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Matthew Hoy currently works as a metro page designer at the San Diego Union-Tribune.

The opinions presented here do not represent those of the Union-Tribune and are solely those of the author.

If you have any opinions or comments, please e-mail the author at: hoystory -at- cox -dot- net.

Dec. 7, 2001
Christian Coalition Challenged
Hoystory interviews al Qaeda
Fisking Fritz
Politicizing Prescription Drugs

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Thursday, October 07, 2004
Suppressing the GOP vote: The New York Times continues to help laying the groundwork for Democrat claims of a stolen election the day after a Bush victory is announced. The "editorial" is little more than a a replay of last month's piece, except for the removal of the embarrassing contradiction.

The Times' latest installment in its attempt to cast Republicans as anti-democracy includes as evidence of a vast, right-wing conspiracy to deny minorities the right to vote a single quote from an obscure Republican state legislator in Democrat-dominated Illinois.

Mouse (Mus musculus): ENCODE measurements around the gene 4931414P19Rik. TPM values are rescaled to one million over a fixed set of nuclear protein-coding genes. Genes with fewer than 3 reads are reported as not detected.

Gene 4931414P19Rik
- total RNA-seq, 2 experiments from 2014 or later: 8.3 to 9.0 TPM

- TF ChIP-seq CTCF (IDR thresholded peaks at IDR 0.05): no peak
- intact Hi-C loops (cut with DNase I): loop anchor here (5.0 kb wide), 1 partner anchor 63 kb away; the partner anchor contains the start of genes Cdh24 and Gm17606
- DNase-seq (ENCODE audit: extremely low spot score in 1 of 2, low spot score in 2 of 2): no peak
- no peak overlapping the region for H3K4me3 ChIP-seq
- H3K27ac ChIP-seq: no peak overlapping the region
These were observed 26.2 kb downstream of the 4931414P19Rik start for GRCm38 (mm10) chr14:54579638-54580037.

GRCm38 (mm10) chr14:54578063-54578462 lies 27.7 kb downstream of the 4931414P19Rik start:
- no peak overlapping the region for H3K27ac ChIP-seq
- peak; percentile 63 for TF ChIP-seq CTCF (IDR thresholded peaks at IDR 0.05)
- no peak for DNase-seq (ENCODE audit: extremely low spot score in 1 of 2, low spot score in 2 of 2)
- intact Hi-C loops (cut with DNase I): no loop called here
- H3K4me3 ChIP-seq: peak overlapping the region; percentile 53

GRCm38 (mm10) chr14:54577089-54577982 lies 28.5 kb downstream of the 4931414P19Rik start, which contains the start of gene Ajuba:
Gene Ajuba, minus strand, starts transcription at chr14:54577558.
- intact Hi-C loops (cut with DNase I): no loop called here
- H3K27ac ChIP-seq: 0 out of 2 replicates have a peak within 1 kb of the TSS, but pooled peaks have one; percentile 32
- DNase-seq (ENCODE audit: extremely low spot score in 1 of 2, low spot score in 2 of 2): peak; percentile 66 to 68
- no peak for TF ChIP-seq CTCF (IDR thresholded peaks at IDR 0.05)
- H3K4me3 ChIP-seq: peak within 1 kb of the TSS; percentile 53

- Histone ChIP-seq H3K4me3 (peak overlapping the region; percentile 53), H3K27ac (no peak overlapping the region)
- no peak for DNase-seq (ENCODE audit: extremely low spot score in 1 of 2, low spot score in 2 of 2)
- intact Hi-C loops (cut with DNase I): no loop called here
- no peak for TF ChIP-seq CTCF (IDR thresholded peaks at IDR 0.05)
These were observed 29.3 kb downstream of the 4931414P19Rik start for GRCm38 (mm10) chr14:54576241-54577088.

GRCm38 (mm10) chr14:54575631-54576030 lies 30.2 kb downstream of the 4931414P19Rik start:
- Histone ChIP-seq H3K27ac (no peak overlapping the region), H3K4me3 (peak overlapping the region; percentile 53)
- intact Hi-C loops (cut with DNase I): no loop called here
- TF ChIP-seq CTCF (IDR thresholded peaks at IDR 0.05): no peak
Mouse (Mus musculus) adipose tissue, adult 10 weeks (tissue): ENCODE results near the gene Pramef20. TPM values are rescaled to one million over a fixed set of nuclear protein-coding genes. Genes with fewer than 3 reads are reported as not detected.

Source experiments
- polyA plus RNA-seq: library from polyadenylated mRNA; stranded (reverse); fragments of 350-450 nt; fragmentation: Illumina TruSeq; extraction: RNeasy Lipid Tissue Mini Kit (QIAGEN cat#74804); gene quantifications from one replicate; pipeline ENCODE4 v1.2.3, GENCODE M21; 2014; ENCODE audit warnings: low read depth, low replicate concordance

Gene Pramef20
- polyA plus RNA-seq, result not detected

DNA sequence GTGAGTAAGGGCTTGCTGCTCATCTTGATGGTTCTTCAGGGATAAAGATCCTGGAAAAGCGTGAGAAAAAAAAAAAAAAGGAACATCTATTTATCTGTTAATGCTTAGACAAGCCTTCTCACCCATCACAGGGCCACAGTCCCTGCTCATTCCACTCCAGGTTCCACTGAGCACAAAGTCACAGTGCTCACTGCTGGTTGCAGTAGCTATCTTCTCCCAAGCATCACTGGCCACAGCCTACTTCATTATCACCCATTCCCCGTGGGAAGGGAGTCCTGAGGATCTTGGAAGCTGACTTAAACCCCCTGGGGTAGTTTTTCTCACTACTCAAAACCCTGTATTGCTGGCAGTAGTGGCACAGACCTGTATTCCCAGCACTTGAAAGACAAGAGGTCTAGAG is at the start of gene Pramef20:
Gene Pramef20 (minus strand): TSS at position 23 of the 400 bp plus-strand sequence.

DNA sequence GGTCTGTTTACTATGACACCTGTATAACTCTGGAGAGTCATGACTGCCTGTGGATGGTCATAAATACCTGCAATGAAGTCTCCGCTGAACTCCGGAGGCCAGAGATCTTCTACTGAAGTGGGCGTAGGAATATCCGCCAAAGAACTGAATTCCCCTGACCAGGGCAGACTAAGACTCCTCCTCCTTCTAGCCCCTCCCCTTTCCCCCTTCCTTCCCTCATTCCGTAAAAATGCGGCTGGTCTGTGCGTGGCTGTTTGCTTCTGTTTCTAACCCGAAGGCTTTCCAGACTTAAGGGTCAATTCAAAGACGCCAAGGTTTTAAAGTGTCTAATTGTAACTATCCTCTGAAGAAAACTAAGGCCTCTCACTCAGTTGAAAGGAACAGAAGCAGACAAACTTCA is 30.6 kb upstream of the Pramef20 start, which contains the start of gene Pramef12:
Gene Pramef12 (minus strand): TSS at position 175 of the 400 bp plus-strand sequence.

It is rarely talked about publicly, but John Pappageorge, a Republican state legislator from Michigan, recently broke the taboo. He was quoted in The Detroit Free Press as saying, "If we do not suppress the Detroit vote, we're going to have a tough time in this election cycle." Detroit's population is more than 80 percent black.

Let's acknowledge that Mr. Pappageorge is an idiot and move on.

Does the Times want to earn back an ounce of credibility on this issue? Then maybe it could spend some of its very real editorial capital on decrying this sort of behavior -- directed at Republicans. Has the Times considered the possibility that drawing swastikas on Bush/Cheney signs and shooting up campaign offices may also be an attempt to stifle GOP voting?

The Times also continues to ignore the very real threat voter fraud is to a credible election. Why? Because many liberals are so insistent that every vote count even if the "voter" isn't a U.S. citizen, is a convicted felon, or deceased. Simple acts like providing a photo ID or a telephone bill are seen by many Democrats as "voter intimidation."

If the Times editorial writers' really want that Pulitzer so bad, then they might want to remove their hyper-partisan blinders.

3:44 AM

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